NASA, Boeing Standing Down on Aug. 4 Starliner Launch Attempt from Cape Canaveral Space Force Station
By Space Coast Daily // August 4, 2021
Mission teams rolled the Atlas V and Starliner back to the Vertical Integration Facility
(NASA) – NASA and Boeing are standing down from the Wednesday, Aug. 4, launch attempt of the agency’s Orbital Flight Test-2 to the International Space Station as mission teams continue to examine the cause of the unexpected valve position indications on the CST-100 Starliner propulsion system.
Early in the launch countdown for the Aug. 3 attempt, mission teams detected indications that not all valves were in the proper configuration needed for launch. Mission teams decided to halt the countdown to further analyze the issue.
NASA and Boeing worked through several steps to troubleshoot the incorrect valve indications, including cycling the service module propulsion system valves, within the current configuration of the Starliner and United Launch Alliance Atlas V rocket at Space Launch Complex-41 on Cape Canaveral Space Force Station in Florida.
Mission teams have decided to roll the Atlas V and Starliner back to the Vertical Integration Facility (VIF) for further inspection and testing where access to the spacecraft is available. Boeing will power down the Starliner spacecraft this evening. The move to the VIF is expected to take place as early as tomorrow.
Engineering teams have ruled out a number of potential causes, including software, but additional time is needed to complete the assessment.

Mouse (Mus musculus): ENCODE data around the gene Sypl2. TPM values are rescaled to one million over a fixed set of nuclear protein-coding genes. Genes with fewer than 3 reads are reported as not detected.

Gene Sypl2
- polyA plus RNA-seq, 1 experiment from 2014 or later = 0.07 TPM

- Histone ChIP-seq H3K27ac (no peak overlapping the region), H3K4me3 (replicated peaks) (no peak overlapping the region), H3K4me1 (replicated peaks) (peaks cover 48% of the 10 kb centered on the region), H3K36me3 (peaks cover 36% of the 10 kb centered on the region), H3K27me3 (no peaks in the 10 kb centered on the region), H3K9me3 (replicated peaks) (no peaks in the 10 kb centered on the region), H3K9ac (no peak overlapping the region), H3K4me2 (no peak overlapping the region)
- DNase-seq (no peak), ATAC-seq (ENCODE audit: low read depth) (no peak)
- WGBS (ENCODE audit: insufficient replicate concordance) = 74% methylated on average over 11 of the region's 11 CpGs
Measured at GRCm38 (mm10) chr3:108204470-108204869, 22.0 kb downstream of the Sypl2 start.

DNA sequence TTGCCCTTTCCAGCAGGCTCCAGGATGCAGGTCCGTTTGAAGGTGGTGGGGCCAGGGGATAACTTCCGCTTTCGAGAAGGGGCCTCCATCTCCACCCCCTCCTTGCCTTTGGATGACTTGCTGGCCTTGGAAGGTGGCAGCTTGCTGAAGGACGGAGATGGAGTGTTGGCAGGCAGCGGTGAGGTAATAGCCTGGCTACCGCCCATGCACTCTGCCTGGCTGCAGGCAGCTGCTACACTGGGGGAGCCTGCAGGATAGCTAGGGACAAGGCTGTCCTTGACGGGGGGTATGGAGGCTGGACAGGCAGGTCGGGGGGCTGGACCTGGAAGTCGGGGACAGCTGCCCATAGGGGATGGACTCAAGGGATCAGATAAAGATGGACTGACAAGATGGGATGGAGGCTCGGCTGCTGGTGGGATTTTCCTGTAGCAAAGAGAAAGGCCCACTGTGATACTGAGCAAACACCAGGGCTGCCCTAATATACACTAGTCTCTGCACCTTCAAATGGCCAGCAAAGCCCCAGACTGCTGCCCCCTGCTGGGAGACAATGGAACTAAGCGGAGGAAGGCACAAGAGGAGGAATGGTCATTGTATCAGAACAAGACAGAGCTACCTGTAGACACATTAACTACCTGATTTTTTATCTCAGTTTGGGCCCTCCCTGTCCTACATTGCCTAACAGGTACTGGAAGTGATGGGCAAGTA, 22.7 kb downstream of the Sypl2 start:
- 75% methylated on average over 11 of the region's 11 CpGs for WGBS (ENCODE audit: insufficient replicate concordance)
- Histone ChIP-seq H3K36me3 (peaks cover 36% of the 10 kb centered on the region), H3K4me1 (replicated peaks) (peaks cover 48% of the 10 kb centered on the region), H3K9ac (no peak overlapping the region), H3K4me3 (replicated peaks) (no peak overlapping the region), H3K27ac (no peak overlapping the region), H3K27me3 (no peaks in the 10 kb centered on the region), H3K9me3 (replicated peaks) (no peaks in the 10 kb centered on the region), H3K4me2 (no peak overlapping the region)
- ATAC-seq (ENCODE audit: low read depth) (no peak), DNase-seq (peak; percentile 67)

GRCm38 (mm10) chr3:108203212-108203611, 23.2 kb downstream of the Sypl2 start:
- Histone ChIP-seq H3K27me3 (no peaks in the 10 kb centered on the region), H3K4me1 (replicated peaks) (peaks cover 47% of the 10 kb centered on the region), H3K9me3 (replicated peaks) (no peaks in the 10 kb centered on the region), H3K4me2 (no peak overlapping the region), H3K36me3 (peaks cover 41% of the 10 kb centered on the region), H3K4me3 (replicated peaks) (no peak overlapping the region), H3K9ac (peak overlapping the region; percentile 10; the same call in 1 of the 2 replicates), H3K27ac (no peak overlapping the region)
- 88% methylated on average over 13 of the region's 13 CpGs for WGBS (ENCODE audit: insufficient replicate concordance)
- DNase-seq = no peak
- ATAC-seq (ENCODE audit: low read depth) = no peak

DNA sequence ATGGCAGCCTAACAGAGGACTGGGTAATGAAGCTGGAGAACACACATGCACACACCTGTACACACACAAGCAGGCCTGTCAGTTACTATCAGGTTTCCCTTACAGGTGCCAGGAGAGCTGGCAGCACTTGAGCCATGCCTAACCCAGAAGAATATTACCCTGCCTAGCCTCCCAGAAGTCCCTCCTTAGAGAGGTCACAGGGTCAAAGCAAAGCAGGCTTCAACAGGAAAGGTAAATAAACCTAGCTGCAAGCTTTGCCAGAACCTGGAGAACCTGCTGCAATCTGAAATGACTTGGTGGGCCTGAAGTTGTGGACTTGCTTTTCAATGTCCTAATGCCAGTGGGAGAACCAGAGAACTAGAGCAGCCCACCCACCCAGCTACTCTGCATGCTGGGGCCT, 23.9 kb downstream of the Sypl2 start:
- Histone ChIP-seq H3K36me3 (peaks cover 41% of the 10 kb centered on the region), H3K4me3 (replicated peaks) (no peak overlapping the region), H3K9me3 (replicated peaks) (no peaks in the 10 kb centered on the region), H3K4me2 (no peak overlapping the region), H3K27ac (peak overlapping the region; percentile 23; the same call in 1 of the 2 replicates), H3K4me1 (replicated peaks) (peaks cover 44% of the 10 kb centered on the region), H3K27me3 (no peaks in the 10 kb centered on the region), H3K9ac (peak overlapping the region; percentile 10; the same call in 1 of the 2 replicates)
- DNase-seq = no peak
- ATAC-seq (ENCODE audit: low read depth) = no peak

NASA and Boeing will take whatever time is necessary to ensure Starliner is ready for its important uncrewed flight test to the space station and will look for the next available opportunity after resolution of the issue.
Starliner will launch on a United Launch Alliance Atlas V rocket from Space Launch Complex-41 at Cape Canaveral Space Force Station.
About 30 minutes after launch, Starliner will perform its orbital insertion burn to begin its daylong trip to the space station.
Launch and docking coverage can be seen on Space Coast Daily TV.
The spacecraft will carry more than 400 pounds of NASA cargo and crew supplies to the space station.
It will return to Earth with more than 550 pounds of cargo, including the reusable Nitrogen Oxygen Recharge System tanks that provide breathable air to station crew members.
OFT-2 will demonstrate the end-to-end capabilities of the Starliner spacecraft and Atlas V rocket, from launch, to docking, to a return to Earth with a desert landing in the western United States.
The uncrewed mission will provide valuable data toward NASA certifying Boeing’s crew transportation system for regular flights to and from the space station.
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